Ultimately, Costa’s careful yet creative syntheses are what make The Owners of Kinship so easy to appreciate. By putting the Kanamari into open-ended conversation with so many other Amazonians, Costa affirms, transforms, and adds to the conceptual models that regional specialists use to interpret their data.


Review by Steffan Igor Ayora-Diaz, American Ethnologist 46 (4) (2019): 549–50.

This book is a complex ethnographic account of the social, cultural, and linguistic mechanisms that converge in the creation of kinship ties among the Kanamari in the Brazilian Amazon region. . . . For them, kinship is established not through bloodlines but through feeding, which creates ownership and indebtedness. . . .

Among the Kanamari, a newborn is initially considered an alien, an Other that threatens the established kinship group. It is by the process of feeding that the human newborn becomes a person “owned” by the group, implying ownership as both control and protection. . . . Kinship is a map of such relationships of feeding, not a map of consanguinity. In contrast, commensality is the manifestation of horizontal, symmetrical relationships, as all adults who share the meal are accepted as being capable of feeding others.

In other domains as well, the notion of “owner” is primarily though not exclusively constituted through the act of feeding. For example, youth might capture prey that they feed and turn into pets, depriving them of agency. Shamans too feed spirits, thereby subordinating them to their will. In this sense, Costa asserts, agency is not equally distributed. The chief feeds the village both symbolically and materially; hence, he is the owner of the group. . . . The Kanamari imagine history in terms of feeding that divides their past into three stages. . . . Likewise, their sacred myths regarding the jaguar contribute to resignify the meanings of feeding and ownership. Throughout, relationships among people, whether kin or foreigners, and among people and spirits must be understood in the contrasting meanings of feeding as a predatory relationship and commensality as a symmetrical relationship among members of the group. . . .

The Owners of Kinship must be read as an important addition to the ethnographic and linguistic analysis fostered by the relatively recent ontological turn. Costa develops a nuanced, multilayered analysis of the linguistic, social, and semantic processes involved in the creation of kinship groups among the Kanamari and. . . . the anthropological analysis of food, feeding, and commensality.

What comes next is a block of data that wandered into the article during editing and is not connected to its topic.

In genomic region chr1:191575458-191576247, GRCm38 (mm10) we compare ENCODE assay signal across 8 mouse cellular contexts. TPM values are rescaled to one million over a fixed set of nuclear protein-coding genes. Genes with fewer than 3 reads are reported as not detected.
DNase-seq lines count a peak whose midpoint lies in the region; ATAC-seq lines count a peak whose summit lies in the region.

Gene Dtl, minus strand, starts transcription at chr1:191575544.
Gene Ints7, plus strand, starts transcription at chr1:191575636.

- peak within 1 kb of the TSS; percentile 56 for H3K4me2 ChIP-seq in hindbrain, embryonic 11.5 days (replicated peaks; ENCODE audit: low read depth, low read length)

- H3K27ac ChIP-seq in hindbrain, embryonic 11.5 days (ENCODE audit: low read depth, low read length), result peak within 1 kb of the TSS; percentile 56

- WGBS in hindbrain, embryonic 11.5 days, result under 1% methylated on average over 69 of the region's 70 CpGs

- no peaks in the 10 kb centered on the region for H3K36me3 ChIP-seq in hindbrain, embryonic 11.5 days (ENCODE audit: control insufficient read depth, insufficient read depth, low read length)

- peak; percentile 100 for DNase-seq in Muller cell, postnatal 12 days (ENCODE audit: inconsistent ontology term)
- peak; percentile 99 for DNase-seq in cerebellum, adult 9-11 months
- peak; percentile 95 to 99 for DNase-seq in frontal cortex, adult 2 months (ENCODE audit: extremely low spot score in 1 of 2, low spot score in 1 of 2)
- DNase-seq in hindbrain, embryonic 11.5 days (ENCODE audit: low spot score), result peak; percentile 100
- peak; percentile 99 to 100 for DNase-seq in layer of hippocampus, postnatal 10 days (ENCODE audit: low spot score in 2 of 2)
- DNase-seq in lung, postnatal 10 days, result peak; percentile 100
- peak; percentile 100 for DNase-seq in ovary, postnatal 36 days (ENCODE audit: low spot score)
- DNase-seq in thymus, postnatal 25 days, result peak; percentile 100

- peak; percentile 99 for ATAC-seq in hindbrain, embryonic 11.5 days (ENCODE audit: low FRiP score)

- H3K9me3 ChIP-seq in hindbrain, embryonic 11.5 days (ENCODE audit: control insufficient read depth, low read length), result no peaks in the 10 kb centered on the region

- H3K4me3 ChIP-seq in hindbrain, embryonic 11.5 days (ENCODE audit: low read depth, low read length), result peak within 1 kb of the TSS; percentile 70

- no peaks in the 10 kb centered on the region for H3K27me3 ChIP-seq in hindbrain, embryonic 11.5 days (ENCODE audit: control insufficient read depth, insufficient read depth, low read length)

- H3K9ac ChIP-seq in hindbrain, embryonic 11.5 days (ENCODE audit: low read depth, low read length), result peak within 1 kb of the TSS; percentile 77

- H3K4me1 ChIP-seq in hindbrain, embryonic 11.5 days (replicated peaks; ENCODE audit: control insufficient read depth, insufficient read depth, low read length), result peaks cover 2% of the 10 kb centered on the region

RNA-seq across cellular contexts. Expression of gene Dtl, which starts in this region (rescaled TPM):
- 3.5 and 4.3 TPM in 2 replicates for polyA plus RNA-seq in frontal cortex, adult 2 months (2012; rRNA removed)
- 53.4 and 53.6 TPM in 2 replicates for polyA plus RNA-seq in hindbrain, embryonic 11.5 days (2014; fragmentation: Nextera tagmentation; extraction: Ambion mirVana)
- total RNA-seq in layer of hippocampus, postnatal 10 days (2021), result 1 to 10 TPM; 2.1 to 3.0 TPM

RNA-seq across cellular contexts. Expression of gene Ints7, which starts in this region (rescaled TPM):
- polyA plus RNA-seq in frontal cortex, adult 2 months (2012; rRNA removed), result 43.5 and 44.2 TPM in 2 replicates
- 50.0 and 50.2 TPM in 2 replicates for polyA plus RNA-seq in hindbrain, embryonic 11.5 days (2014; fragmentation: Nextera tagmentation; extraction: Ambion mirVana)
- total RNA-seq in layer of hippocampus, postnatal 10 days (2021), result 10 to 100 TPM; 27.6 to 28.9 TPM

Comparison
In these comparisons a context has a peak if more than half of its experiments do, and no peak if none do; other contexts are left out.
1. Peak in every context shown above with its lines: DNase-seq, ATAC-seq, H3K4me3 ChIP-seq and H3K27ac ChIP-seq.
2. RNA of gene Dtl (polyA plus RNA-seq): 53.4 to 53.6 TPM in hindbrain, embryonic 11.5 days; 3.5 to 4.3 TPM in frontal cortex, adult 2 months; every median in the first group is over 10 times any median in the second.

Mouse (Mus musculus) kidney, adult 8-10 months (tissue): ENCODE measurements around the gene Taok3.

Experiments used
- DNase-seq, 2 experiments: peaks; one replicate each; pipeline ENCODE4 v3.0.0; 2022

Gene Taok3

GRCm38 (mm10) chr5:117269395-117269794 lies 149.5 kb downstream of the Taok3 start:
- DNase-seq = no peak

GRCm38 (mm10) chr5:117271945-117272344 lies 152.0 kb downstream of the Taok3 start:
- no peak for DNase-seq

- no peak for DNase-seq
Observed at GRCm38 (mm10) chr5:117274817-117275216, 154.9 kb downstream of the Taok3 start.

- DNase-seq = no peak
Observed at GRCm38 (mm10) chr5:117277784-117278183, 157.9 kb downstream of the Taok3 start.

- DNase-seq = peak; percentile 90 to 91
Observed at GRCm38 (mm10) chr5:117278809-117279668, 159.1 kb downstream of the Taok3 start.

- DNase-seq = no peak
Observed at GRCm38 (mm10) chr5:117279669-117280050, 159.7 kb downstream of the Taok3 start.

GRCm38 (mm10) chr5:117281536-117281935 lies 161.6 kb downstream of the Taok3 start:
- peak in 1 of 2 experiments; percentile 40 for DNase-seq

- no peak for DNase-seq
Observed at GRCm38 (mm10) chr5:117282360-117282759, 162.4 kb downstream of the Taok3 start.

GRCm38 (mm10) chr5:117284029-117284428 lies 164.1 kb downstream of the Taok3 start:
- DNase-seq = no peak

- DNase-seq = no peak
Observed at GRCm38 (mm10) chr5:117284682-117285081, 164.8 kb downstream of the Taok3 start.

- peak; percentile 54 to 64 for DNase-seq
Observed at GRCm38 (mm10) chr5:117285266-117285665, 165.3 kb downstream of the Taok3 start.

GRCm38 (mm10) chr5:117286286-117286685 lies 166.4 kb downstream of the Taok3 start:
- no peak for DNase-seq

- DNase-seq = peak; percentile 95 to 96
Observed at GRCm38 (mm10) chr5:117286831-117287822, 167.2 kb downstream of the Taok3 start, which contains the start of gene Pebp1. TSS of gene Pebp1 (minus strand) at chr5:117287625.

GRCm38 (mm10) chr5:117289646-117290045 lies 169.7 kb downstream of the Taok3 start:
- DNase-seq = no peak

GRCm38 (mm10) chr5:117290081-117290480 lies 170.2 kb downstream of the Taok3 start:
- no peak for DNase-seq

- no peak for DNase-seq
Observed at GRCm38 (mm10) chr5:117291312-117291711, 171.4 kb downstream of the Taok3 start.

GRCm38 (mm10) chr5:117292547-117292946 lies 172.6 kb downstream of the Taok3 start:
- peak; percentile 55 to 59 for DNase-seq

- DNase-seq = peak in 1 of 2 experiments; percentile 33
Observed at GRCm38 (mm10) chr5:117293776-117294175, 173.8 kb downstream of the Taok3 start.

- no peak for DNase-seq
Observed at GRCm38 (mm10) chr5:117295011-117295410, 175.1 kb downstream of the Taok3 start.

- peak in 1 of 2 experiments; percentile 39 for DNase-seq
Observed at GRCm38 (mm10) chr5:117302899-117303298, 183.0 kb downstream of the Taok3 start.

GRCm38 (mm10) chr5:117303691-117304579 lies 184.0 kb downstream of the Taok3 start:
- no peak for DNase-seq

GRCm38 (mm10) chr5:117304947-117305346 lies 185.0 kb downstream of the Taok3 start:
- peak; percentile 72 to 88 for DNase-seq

Review by Łukasz Krokoszyński, Ethnos 85 (4) (2020): 771–73.

[This] ethnography of the Brazilian Kanamari . . . is the first published monograph dedicated to Amazonian relations of ‘ownership’. . . . If anthropologists commonly agree that in Amazonia, ‘kin are made of others’, Luiz Costa postulates a more detailed description of the mechanism employed in this social production. [Such] a mechanism is guided by the relational concept warah (‘body-owner’), which encompasses what English readers understand separately as ‘pet owner’, ‘leader’ and ‘living body’. Along with a careful ethnographic exegesis of such asymmetrical relations, the author develops the argument that the principles structuring the creation of Kanamari ‘kinship’ are drawn from the relational domain indexed as ‘ownership’. In this way, the book innovatively entangles the newer models of ownership with the classic model of conviviality in kinship as developed in anthropological studies of Amazonia. . . .

The book presents the ‘mundane’ context of pet keeping as paradigmatic to the model of ownership, where dependence is established by feeding. . . . Importantly, Costa argues that repeated acts of feeding a ‘pet’ by his or her ‘owner’. . . . bring about a commensal intimacy of interdependent equals [and] that pet feeding provides the model for ‘actual’ human filiation and consanguinity. He argues that the . . . consanguineal bond begins with the first act of breast-feeding, which tames the child into intimacy with the mother-owner. Hence, all filiation is ‘adoptive’.

Similarly, local political philosophy reconstructed by Costa postulates the ‘subgroup’ as a function of the dependency on a specific male leader. This enables the cluster of the owner’s dependents to develop horizontal ‘commensality’ as well as symmetrical mutuality with other comparable units. The pattern is replicated currently in relations between the Indigenous group and the Brazilian state. Finally, in Costa’s reading of myths and ritual, the origin of ‘feeding’ relations lies in the transformation of pre-existing, stingy Jaguar figures [into] feeders. . . . The existence of a subgroup relied on a ritual aimed at making such Jaguars (as owners of game animals) feed a cluster of dependents, making them a particular ‘Jaguar’ feeding unit. Through this perspective, ‘ownership’ emerges as a fixed cosmological principle. . . .

This specific rendering of ownership patterns brings attention to the overlap of ‘familiarizing predation’ and ‘conviviality’ models for Amazonia. The book takes an important step in exploring the implications of such convergence for the understanding of both ‘ownership’ and ‘kinship’.